18. Using a Traeger Texas (of course) edition, will I start it on smoke for 3 hours, then increase my heat to 225 for the duration of cooking or should I just set it to 225 initially? The smoke temp varies between 180-200 I think.
    Thanks

    1. I usually just set it at 225 and let it ride the whole time. If you do want to go with the smoke setting at the beginning, plan on tacking on a little extra time at the end to make up for the lower temps at the beginning.

  19. Hey Grill!

    I never cooked a Brisket before in the smoker due to the fear of a tough old piece of boot leather that I was going to serve. Well, after getting up early and following your instructions, I now have my favorite (and my family’s favorite) smoked meat. My brisket turned out amazing and fork tender. We have a neighborhood BBQ coming up and I’m bringing the Brisket. I’ve practiced a couple of times and have it down to a science for my smoker. Thanks again for the great instructions and confidence.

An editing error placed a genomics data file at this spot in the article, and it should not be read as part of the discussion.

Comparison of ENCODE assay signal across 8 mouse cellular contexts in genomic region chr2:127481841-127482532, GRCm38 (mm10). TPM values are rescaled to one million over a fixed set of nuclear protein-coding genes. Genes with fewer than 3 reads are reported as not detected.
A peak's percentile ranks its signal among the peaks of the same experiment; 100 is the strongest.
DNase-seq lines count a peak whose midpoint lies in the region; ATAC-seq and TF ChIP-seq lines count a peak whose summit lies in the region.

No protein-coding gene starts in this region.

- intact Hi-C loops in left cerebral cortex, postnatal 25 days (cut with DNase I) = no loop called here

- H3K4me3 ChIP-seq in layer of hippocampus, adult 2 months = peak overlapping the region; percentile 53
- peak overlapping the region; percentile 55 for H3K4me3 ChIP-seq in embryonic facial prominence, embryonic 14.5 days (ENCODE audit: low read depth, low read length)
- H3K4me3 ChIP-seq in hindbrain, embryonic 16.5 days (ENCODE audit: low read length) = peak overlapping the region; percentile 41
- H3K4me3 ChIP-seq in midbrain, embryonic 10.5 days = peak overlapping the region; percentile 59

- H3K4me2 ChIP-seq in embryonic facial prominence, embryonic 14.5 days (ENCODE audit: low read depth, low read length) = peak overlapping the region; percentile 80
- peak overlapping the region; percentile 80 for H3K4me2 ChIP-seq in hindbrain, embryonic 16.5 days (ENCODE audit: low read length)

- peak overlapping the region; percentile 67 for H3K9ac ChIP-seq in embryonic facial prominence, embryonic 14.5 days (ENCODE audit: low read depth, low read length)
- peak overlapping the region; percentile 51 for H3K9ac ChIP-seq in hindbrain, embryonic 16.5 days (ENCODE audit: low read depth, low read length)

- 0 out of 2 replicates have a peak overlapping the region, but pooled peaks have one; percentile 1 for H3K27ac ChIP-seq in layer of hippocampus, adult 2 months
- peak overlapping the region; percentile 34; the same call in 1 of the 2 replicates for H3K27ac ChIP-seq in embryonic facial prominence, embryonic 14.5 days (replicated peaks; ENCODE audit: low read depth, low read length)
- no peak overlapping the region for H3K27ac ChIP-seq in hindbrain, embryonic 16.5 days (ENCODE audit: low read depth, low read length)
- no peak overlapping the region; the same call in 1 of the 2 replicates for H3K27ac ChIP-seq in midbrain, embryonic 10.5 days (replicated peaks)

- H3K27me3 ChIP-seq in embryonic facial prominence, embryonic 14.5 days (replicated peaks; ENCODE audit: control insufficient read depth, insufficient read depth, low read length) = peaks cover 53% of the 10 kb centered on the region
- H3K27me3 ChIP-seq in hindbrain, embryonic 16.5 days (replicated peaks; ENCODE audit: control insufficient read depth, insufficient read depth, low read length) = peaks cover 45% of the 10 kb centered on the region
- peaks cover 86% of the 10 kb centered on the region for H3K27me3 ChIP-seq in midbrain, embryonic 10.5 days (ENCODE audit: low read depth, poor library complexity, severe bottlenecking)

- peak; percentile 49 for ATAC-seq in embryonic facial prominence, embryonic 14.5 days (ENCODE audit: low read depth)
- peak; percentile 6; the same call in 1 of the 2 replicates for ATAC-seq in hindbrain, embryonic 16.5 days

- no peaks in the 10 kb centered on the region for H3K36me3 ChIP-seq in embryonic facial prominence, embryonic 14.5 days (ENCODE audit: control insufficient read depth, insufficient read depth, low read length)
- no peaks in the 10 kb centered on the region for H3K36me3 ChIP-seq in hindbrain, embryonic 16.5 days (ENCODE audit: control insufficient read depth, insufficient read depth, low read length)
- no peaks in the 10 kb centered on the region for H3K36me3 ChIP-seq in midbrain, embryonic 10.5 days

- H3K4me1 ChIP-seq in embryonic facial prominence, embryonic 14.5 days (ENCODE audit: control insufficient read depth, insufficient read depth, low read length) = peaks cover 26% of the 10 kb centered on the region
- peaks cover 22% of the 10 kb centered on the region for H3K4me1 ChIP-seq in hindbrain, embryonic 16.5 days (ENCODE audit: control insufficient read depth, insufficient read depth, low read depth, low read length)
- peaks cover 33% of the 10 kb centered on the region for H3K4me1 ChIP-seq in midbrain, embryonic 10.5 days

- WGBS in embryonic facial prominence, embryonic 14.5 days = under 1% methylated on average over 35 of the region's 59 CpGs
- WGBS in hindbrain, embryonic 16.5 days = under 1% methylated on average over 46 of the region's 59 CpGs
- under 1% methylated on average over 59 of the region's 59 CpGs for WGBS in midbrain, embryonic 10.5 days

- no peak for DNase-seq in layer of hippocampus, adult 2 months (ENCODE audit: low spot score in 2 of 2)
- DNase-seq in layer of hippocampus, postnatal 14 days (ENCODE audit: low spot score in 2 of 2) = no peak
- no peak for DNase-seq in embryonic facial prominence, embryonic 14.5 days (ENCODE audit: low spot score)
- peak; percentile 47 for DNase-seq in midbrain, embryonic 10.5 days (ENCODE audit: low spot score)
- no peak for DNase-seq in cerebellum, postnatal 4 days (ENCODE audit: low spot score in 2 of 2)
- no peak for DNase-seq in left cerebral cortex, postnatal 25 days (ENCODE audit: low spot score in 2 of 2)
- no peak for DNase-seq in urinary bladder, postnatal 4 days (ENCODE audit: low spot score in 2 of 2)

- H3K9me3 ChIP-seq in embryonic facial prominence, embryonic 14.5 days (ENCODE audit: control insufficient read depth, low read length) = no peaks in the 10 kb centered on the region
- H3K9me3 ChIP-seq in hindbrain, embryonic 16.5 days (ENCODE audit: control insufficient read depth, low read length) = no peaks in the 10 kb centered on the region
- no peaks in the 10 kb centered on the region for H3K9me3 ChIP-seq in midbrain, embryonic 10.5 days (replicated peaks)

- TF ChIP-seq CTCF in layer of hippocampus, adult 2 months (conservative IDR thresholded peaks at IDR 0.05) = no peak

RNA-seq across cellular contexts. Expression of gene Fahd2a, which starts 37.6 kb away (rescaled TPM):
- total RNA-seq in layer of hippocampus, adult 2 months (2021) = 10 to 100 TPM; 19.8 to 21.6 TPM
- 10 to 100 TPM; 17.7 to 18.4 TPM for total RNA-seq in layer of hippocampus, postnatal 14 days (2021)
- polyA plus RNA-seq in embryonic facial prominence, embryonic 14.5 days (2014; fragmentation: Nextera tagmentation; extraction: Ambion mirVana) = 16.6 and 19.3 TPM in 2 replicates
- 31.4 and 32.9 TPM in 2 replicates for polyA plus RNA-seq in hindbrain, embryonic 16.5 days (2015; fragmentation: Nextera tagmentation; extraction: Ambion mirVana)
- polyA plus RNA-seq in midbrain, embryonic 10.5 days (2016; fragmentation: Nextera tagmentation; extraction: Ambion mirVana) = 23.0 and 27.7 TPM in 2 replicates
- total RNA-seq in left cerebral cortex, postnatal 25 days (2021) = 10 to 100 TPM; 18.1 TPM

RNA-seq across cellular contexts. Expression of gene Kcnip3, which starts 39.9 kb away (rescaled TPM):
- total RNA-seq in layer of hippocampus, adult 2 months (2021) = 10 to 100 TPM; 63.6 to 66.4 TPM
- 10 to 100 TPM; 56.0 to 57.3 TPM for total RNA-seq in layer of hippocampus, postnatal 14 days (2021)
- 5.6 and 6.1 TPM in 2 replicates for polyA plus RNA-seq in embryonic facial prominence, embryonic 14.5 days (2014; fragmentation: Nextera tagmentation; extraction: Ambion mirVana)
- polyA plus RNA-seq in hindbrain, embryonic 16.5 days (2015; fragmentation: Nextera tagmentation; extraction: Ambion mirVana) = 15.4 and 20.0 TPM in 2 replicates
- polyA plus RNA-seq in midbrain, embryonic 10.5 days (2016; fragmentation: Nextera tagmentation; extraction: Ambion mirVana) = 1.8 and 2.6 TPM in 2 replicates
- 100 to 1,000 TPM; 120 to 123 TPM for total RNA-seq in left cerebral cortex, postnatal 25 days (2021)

James

    1. Morning James! Thank you so much for coming back and leaving such a kind comment. I’m thrilled the brisket worked for you and wish you many more brisket successes in your future. Have a great weekend!

  20. I don’t have a smoker, is it possible that you can do this recipe in the oven? I live in a complex that I can’t have a grill outside.

    1. Hey Chris, this recipe is really designed for the smoker specifically. You can technically follow the same time and temperature guidelines in the recipe, but the results will be pretty different.